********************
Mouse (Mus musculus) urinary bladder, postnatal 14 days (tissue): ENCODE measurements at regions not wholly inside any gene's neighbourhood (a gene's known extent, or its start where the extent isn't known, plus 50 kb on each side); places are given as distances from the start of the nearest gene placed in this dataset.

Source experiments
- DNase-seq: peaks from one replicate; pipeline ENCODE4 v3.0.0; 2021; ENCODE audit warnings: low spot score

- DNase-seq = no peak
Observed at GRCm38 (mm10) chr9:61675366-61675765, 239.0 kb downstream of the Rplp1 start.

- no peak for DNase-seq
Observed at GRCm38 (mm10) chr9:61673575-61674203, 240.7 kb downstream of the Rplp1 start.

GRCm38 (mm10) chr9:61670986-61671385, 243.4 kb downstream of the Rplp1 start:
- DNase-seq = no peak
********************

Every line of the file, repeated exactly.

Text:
Mouse (Mus musculus) urinary bladder, postnatal 14 days (tissue): ENCODE measurements at regions not wholly inside any gene's neighbourhood (a gene's known extent, or its start where the extent isn't known, plus 50 kb on each side); places are given as distances from the start of the nearest gene placed in this dataset.

Source experiments
- DNase-seq: peaks from one replicate; pipeline ENCODE4 v3.0.0; 2021; ENCODE audit warnings: low spot score

- DNase-seq = no peak
Observed at GRCm38 (mm10) chr9:61675366-61675765, 239.0 kb downstream of the Rplp1 start.

- no peak for DNase-seq
Observed at GRCm38 (mm10) chr9:61673575-61674203, 240.7 kb downstream of the Rplp1 start.

GRCm38 (mm10) chr9:61670986-61671385, 243.4 kb downstream of the Rplp1 start:
- DNase-seq = no peak